This one’s for the ladies — and I’m not (just) talking about that picture of heart-throb Benedict Cumberbatch at the top of this post.
Instead, I’m talking about the release of our latest pattern: the Carlita Coat which is out in beta as of today.
Carlita is — you guessed it — the womenswear version of our Carlton coat, which recreates the iconic Sherlock Holmes coat worn by BC on the BBC series.
How did we do it?
For details on how this project came to be, I refer you to the Carlton announcement post. Here, I’d like to focus on the specifics of how we turned this menswear pattern into a coat for ladies.
We wanted to stay as close to the original as possible, so all we did was make changes to address one challenge: fitting the breasts.
Princess, meet your seam
We drew an extra princess seam in the front panel of the coat, through which we added shaping for the bust.
To be able to do that accurately, Carlita requires three extra measurements in addition to the measurements required by Carlton. They are:
We use your high bust measurements to draft the coat, and then do a full bust adjustment on the princess seam based on your (full) chest circumference, bust span and HPS to bust.
All of the pockets, but we had to move some of them
The addition of the princess seam made the map pocket placement a bit difficult, so we’ve slightly moved it, and aligned it vertically, rather than slightly tilted as it is in Carlton.
This way, the pocket can be integrated in the princess seam, somewhere in the underboob region.
One extra option: The princess seam smooth factor
Carlita also has one extra option that Carlton doesn’t have, the somewhat elaborately named Princess seam smooth factor.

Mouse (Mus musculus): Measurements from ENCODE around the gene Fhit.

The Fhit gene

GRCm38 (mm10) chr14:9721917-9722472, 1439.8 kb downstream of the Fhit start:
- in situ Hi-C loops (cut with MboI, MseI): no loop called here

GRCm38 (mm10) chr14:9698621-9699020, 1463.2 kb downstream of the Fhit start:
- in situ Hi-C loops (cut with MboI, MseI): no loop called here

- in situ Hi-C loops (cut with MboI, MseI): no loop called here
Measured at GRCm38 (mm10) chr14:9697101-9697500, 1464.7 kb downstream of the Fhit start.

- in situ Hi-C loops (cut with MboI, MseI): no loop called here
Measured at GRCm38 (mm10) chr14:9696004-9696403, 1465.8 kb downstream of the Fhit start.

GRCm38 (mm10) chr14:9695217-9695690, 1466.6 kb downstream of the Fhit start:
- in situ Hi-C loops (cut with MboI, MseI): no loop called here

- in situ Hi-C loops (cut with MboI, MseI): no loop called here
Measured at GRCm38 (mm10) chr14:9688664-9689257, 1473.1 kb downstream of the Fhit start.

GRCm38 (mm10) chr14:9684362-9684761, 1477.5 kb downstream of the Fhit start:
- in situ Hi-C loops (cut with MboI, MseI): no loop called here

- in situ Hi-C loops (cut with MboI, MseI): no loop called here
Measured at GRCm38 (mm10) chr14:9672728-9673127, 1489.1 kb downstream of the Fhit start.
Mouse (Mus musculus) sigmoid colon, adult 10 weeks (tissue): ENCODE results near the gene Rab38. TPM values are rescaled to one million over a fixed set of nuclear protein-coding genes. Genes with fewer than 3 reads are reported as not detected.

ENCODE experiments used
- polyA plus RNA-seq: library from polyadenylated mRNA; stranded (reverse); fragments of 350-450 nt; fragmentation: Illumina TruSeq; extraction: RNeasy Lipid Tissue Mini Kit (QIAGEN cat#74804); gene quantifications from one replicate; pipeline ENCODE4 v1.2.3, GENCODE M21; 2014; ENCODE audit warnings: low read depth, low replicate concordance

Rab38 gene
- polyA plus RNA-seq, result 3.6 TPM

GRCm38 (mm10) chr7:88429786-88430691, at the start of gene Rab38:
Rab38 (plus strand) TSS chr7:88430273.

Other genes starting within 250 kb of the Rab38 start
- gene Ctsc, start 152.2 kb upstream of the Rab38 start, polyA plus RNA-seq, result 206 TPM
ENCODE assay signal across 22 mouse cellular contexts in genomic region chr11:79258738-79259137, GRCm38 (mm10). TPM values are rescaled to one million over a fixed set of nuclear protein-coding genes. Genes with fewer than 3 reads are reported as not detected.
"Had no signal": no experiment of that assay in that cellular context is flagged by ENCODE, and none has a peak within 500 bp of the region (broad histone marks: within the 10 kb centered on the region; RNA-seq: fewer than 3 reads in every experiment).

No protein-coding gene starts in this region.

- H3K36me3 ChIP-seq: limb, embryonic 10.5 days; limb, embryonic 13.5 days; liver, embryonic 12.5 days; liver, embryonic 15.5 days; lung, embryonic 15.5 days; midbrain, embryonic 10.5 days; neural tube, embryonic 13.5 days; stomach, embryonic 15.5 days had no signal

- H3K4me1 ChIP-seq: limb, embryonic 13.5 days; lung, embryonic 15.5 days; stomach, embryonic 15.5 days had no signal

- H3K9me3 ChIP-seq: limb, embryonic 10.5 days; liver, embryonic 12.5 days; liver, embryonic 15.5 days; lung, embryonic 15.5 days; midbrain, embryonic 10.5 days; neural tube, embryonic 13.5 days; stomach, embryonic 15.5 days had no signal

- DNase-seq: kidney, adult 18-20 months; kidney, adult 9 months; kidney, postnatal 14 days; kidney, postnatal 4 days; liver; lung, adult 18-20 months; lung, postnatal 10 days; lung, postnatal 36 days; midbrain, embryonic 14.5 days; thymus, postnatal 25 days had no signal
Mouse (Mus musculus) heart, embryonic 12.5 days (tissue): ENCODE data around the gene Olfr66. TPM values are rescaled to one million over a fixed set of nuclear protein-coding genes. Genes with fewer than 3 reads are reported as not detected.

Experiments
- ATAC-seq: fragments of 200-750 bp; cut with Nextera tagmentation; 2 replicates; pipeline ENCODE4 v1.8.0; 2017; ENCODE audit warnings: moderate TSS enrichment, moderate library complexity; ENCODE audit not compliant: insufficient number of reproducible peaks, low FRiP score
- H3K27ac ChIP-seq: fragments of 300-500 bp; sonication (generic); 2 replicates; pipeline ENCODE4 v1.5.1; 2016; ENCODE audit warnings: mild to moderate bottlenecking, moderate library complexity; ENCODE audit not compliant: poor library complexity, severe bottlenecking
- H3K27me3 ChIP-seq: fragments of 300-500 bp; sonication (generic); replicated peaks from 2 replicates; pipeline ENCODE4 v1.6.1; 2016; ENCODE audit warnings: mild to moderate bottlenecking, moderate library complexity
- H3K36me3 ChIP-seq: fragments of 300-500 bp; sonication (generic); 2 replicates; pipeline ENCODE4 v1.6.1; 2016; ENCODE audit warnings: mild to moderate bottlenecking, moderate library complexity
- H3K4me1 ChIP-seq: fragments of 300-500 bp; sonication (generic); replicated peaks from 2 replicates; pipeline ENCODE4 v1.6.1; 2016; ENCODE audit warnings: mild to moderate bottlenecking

This controls how sharply the princess seam will revert back after having added the extra volume for your chest.
A picture says more than a thousand words, so here’s the option sampled on the relevant part of the pattern:
As you can see, the option controls the urgency with which the princess seam reverts back to your waistline after passing the fullest point of your bust.
A low factor will make for a more fitted coat, but also a more curvy seam that is harder to sew.
A higher smooth factor will smooth this out so it’s a more sloped retreat to the downward seam. This will make the coat less fitted under your chest, and the seam easier to sew.
A reminder about made-to-measure patterns
This goes without saying for regular visitors to this site, but if you’re new here, it’s worth repeating:
This coat is not drafted with a certain cup size in mind. Instead, it will adapt to your chest based on your measurements.
Ladies, we need your feedback
This is our first womenswear pattern with a fitted chest. As such, we’re breaking new ground here, and I’d be interested to see how this pattern adapts to a variety of body shapes/cup sizes.
If you’re planning to make this coat, or a muslin of it, please share your experience, and don’t hesitate to get in touch should you run into any issues.
I plan to design more womenswear patterns, so if there are any fit issues, I’d like to know about it sooner rather than later.
Last but not least, I’d like to thank Anneke for her help throughout this project, and tolerating my countless rants about my love/hate relationship with boobs.